• Sarah

A November trip to the Alhambra, Spain

The Moorish fortress of the Alhambra should be on everyone's travel bucket-list in our opinion. The 'red fort' towers over the city in a truly impressive manner and was the Moors last stronghold in Spain. Other palaces were subsequently built on the site by the Castilian monarchy, especially by King Charles V, grandson of Isabella and Ferdinand.

It is said that the mother of Boabdil the last Moorish King of Granada rebuked him as he turned to overlook the city as it was conquered by Ferdinand and Isabella, the Catholic monarchs, forcing him into exile. She is supposed to have said to him, "Do not weep like a woman for what you could not defend like a man". Harsh!

Originally chosen as the site for a fort by the Moors, by the mid 13th century it became home to the court of the Nasrids. The Islamic art is stunning; the tiles, the plaster work, the calming waters, and the internal gardens of the Nasrid Palaces are all just beautiful.

The upper and lower gardens of the Generalife are beautiful and must be a haven from the summer heat. Originally there would have been houses and shops here, the gardens are more recent additions.

We saw stunning pomegranate trees a plenty here - in fact it's said that Granada gets it's name from this fruit, either from the Spanish granada (“pomegranate”), or from its Moorish name, Karnattah (Gharnāṭah), possibly meaning “hill of strangers.”

View of the Sultana's garden in the Alhambra looking towards the mountains with the dead Cyprus tree
The scene of the Sultana's betrayal and the now dead Cyprus tree

There are plenty of grisly stories to be told too; the dead Cyprus tree in the Garden of the Sultana (Boabdil's wife) has it's own legend. She was said to have had assignations with a knight under/against this tree. Fornicating with a King's wife is rarely a good idea, as the knight found to his cost, he and his other senior tribesmen had their throats slit as a result.


There is a lot to take in during a visit to the Alhambra, do allow a full day.


Practicalities:

Booking: This is advisable. Whilst it's possible to buy tickets on arrival, you might not get the time slot you want to visit the Nasrid palaces, or even be able to visit at all. When we were looking to book one of the days we thought that we'd visit only had an 8.30 a.m. slot available, so we chose another day when a more reasonable 11.15 a.m. slot was free. Bearing in mind that November is low season, I would book further ahead for busier times of year.

Booking Site


Driving: We drove from the town Fuengirola on the Costa del Sol, it was about 80 miles and took 2 hours with one toll booth en route. The non toll route takes slightly longer.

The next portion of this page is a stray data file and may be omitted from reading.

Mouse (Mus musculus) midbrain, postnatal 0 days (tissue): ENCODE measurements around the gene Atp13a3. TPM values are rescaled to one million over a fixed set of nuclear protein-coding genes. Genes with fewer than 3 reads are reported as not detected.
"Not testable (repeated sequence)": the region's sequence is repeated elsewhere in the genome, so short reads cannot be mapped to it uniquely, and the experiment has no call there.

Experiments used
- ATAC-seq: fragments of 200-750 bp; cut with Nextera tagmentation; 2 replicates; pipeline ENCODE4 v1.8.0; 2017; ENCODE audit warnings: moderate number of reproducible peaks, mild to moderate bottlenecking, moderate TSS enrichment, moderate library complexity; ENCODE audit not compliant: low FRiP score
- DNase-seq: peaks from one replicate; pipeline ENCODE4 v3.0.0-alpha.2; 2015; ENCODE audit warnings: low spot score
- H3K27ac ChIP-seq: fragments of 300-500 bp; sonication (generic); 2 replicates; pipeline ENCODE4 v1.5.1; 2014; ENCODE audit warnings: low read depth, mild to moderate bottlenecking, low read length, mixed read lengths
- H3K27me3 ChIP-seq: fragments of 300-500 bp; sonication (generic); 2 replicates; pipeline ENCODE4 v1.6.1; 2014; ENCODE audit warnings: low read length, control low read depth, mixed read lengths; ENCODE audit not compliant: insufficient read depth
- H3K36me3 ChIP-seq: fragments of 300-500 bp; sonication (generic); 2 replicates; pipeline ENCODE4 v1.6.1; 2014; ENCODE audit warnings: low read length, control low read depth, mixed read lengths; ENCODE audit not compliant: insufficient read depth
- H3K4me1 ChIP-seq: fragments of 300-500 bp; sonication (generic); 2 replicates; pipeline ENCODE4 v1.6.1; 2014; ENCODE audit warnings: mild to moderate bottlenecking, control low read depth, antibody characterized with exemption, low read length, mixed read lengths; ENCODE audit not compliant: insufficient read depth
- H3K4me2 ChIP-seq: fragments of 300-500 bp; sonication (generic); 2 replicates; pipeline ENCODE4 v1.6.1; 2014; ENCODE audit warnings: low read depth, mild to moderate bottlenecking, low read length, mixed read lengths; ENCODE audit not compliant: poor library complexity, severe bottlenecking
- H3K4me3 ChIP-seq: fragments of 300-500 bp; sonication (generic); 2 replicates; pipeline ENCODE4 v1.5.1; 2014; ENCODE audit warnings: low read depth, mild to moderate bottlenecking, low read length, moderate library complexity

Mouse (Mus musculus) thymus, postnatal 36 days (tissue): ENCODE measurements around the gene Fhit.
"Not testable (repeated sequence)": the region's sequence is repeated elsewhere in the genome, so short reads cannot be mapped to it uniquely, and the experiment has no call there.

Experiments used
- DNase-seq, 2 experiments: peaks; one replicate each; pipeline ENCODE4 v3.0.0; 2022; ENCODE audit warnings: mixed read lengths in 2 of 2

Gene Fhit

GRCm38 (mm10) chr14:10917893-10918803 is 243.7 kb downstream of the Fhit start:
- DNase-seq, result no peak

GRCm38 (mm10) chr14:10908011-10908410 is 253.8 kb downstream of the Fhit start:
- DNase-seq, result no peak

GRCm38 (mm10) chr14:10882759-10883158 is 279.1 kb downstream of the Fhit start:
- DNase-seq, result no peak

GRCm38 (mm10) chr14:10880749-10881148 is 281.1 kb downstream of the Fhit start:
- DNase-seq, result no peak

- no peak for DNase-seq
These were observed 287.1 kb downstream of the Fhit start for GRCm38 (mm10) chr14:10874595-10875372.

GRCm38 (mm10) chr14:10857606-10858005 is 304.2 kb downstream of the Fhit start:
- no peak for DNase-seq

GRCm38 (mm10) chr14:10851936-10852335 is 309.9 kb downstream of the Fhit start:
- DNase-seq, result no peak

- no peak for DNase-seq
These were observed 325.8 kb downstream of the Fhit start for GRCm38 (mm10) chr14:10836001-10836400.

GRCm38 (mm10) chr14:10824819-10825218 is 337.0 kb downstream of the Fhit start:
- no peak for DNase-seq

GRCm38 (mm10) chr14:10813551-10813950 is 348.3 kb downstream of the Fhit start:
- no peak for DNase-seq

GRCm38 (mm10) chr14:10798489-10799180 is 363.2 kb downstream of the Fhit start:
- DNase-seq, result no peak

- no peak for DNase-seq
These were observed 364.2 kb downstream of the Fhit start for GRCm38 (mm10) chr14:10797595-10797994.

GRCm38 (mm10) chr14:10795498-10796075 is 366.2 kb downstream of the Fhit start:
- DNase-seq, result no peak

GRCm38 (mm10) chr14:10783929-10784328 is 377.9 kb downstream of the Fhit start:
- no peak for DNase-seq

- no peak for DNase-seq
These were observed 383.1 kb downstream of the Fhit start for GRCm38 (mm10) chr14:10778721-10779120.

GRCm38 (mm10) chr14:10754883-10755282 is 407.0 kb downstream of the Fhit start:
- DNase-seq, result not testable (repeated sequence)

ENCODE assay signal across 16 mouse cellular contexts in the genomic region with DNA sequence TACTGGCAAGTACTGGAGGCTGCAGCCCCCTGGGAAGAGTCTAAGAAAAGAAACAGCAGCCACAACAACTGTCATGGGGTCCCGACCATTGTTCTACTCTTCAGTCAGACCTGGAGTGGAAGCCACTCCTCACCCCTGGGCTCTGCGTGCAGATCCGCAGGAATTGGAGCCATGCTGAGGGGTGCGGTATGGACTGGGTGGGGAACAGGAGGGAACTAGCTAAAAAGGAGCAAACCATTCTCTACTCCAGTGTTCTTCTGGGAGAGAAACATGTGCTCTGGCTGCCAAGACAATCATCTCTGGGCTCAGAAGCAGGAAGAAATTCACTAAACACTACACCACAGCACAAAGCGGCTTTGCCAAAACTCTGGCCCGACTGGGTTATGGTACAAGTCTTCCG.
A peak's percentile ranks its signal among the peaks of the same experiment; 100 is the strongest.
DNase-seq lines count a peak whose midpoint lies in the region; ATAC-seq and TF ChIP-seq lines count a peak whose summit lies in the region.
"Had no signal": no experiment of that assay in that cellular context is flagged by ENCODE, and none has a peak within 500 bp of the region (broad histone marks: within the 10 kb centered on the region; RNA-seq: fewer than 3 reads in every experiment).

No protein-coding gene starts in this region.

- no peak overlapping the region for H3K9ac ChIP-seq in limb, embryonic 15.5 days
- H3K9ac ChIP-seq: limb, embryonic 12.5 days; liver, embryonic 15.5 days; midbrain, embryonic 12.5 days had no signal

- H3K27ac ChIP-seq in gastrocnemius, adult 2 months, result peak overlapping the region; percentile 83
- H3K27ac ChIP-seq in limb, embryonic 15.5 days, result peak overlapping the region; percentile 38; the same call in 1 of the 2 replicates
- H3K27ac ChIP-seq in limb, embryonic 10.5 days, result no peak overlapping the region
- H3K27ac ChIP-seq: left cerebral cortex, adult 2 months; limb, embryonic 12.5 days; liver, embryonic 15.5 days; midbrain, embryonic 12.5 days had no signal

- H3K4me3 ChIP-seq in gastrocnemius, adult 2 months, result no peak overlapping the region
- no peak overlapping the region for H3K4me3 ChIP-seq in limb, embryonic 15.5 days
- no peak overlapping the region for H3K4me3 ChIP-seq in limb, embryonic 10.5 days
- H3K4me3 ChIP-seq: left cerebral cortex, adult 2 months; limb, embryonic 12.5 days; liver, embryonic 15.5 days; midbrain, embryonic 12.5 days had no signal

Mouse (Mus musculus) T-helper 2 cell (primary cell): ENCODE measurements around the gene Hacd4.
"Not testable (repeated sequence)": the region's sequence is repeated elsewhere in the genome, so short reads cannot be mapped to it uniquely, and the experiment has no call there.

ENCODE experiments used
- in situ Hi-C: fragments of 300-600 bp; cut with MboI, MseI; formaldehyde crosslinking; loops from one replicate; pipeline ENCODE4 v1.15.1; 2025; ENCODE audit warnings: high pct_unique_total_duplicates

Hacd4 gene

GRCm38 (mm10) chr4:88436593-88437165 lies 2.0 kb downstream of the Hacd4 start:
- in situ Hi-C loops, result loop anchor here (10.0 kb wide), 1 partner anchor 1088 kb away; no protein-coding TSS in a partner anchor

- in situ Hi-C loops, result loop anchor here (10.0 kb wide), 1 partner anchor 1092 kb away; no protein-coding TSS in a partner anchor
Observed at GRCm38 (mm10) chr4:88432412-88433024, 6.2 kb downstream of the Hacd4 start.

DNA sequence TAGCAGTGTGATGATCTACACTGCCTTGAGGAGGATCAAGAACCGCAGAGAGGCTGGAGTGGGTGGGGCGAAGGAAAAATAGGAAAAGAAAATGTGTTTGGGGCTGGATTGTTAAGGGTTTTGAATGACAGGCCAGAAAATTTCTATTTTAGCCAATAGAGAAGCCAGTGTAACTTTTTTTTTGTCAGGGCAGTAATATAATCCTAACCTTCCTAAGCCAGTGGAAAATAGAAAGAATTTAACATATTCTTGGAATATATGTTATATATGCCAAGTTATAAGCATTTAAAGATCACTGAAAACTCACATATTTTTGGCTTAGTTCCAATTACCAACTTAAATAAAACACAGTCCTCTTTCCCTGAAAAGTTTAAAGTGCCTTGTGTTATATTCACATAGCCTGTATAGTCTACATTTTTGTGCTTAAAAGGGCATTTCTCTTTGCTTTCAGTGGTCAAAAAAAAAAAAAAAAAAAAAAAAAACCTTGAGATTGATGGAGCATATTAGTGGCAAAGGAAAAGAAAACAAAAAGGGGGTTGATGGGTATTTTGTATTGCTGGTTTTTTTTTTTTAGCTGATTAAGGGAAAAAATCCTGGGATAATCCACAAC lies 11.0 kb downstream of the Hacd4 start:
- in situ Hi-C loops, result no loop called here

Parking: Parking for the Alhambra is well signposted as you approach the city of Grenada, so you don't need to try to negotiate city traffic, narrow streets, and the minefield of 'resident only' streets. Payment for parking is in addition to your ticket.


Visiting essentials: You are required to wear a face mask. You must bring your passport with you along with your ticket. This is checked at the entrance and then again at the Nasrid and Generalife palaces. Do not be late for your timed slot to visit the Nasrid palaces or you won't be allowed in. It's a 1o-15 minute walk from the entrance, and the queue to get in took around 25 minutes.


Eating and drinking: You are able to bring your own food and enjoy a picnic in the gardens of the Generalife. There are a number of shops selling drinks and snacks and one hotel with a restaurant within the grounds. You can also exit and re-enter if you want to eat at one of the restaurants near the Alhambra. We initially tried Restaurant La Mimbre but couldn't get the attention of any the staff, so we went to Restaurant Jardines Alberto which has beautiful terraces looking across the countryside. We had the menu du jour, which was very reasonably priced for 3 courses, included a drink, and was perfectly fine, but not amazing.

Man in red jacket at Restaurant Jardines Alberto with an Alhambra beer bottle and a glass of beer
At Restaurant Jardines Alberto with an Alhambra beer

Weather: There was snow on some of the Sierra Nevada mountains early November. The Alhambra is up high, so this time of year wear layers. It was warm in the sun, but decidedly chilly at other times. There were quite a few people in shorts and T shirts looking as if they regretted their wardrobe choices! In the summer it can be 45 degrees and baking, so do check the forecasts. Sensible shoes are advised too.


We hope that you enjoy your trip as much as we did.